UniCredit SpA, Italy’s biggest bank, posted a record 15 billion-euro ($20.8 billion) fourth-quarter loss as it set aside money for bad loans and wrote down goodwill from acquisitions. It plans to cut 8,500 jobs.
Provisions for doubtful loans soared to 9.3 billion euros in the quarter, more than double the year-ago level, while impairments, including those on the goodwill of units in Italy, central and eastern Europe and Austria, amounted to more than 9 billion euros, the Milan-based lender said today.
Chief Executive Officer Federico Ghizzoni is cleaning up the balance sheet as the European Central Bank reviews lenders before taking over banking supervision in November. The 58-year-old CEO plans to trim about 6 percent of the workforce to improve profit as part of a five-year project announced today. The writedowns are a legacy of his predecessor, Alessandro Profumo, who spent about $60 billion on European takeovers from 2005 to 2008. Investors pushed the shares to the highest in more than two years, betting the cleanup will work.
“They’re dealing with the past and everyone was aware that they were still dragging around some legacy issues,” said Christian Hamann, an analyst at Hamburger Sparkasse who rates UniCredit shares hold. “Investors are concentrating on the outlook and that’s pretty positive.”
UniCredit rose 6.2 percent to 6.42 euros in Milan trading, the biggest gain since September 2012. The stock is up 64 percent in the past year, outpacing the 14 percent gain in the 43-company Bloomberg Europe Banks and Financial Services Index.
The bank plans a stock dividend of 10 cents a share for 2013, though shareholders will have the option of requesting cash. UniCredit paid a nine cent-a-share cash dividend on 2012 earnings. The lender said it plans to pay out 40 percent of profit as dividends, on average, through 2018.
The loss exceeds the 10.6 billion-euro loss UniCredit posted in the third quarter of 2011, when Ghizzoni took an 8.7 billion-euro impairment charge that included goodwill writedowns on its investment bank, the purchase of Germany’s HVB Group and businesses in Ukraine and Kazakhstan.
Goodwill represents the amount paid for a company above the fair value of its assets, and includes intangibles such as its brand, customer base and reputation.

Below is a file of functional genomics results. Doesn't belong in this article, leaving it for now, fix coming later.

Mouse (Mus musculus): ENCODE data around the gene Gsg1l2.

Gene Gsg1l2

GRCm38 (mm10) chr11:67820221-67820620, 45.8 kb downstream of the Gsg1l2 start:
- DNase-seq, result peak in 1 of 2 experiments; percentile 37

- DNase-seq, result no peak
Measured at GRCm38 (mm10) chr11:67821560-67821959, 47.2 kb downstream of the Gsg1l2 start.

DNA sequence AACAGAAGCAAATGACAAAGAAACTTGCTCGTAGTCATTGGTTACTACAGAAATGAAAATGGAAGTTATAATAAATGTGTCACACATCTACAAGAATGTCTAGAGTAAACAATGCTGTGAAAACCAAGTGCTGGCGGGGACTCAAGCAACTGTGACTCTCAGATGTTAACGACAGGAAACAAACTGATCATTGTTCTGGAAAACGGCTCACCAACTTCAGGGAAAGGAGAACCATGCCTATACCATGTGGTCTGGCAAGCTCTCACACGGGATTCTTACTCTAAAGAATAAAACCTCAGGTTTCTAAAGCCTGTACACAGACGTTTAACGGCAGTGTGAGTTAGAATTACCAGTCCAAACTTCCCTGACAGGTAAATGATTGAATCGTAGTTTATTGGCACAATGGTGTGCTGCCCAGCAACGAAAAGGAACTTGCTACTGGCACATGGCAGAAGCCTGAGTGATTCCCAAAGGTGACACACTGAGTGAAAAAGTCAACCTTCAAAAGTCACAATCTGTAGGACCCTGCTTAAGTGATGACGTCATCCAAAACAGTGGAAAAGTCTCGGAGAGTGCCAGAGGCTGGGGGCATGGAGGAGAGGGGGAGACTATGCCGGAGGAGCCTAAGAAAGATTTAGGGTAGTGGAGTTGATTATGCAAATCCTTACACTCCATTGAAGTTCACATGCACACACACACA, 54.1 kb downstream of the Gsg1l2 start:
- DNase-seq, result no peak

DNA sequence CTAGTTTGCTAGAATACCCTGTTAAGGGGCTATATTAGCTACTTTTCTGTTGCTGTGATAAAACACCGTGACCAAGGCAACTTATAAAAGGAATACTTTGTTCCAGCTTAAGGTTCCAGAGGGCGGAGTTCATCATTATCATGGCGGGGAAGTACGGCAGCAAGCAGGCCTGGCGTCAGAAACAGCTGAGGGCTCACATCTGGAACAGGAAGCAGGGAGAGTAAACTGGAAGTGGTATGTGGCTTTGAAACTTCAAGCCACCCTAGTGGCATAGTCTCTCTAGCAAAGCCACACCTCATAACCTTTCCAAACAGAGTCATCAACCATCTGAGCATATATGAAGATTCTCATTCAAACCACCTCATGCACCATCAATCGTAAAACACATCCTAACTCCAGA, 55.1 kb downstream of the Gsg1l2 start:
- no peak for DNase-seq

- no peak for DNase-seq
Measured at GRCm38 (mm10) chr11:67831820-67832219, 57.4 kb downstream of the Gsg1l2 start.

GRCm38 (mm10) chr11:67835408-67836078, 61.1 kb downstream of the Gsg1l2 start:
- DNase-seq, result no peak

The loss announced today is among the biggest ever in Europe, and compares with the 21.2 billion-euro loss reported by Spain’s BFA-Bankia in 2012, as well as Royal Bank of Scotland Group Plc’s 24.1 billion-pound ($40.1 billion) loss and UBS AG’s 20.9 billion Swiss franc ($23.8 billion) loss, both in 2008. UniCredit had a 14 billion-euro loss for all of 2013.
Ghizzoni is targeting 2 billion euros of net income in 2014 as Italy begins to emerge from its longest recession in decades.
As part of the cleanup, UniCredit increased provisions to cover 52 percent of its impaired loans at the end of last year. The bank also plans to reduce the assets in its non-core portfolio of riskier Italian loans by about 63 percent to 33 billion euros by 2018, and will report separate financials for the unit.
“We have further reinforced our balance sheet,” Ghizzoni told reporters at a press conference in Milan. “We are confident we will pass the asset quality review.”
Revenue in the quarter rose 5.2 percent to 5.98 billion euros, boosted by higher income from lending and trading. The bank also booked a 1.2 billion-euro capital gain from the revaluation of its 22 percent stake in the Bank of Italy.
UniCredit is planning an initial public offering of a minority stake in its Internet bank unit, Fineco SpA, the company said. Fineco offers Internet banking and wealth management, focusing on consumers. The unit has 2,400 financial advisers, 900,000 customers and manages 40 billion euros of assets, according to the bank’s website.
UniCredit said it started talks with a single bidder to sell its Ukrainian units before unrest in the country escalated last month. Ghizzoni said in the press conference discussions were continuing “despite the difficult environment.”
It’s also seeking offers for UniCredit Credit Management Bank SpA, a unit that manages non-performing loans, as Italy’s banks consider ways to move bad loans off their books, Ghizzoni said.
UniCredit said it had 699 million euros in restructuring costs in the quarter as part of a wider plan to reduce the workforce. Job reductions will lead to 300 million euros in savings in 2016 and 700 million euros starting from 2018. Some 5,700 jobs will be cut in Italy, the lender said.
The ECB is working with local regulators on a yearlong asset quality review of the loan and trading books of about 128 of the euro region’s largest banks. Those that fail will need to raise capital, seek mergers or be wound down.
Europe’s political leaders asked the Frankfurt-based ECB to take over supervision of the region’s banks to shore up confidence in an industry hurt by a swathe of taxpayer-funded bailouts during the financial crisis.
More than 20 auditors were scheduled to start on-site inspections at UniCredit yesterday, the Bank of Italy said in a document last month.
“This is the visibility moment we were hoping for and will force investors skeptical on the asset quality of the bank to look at it from a different standpoint,” Andrea Filtri, a London-based analyst at Mediobanca SpA, said in an e-mailed comment after today’s release.
The lender’s common equity ratio under fully-applied Basel 3 rules, a key measure of financial strength, was 9.4 percent.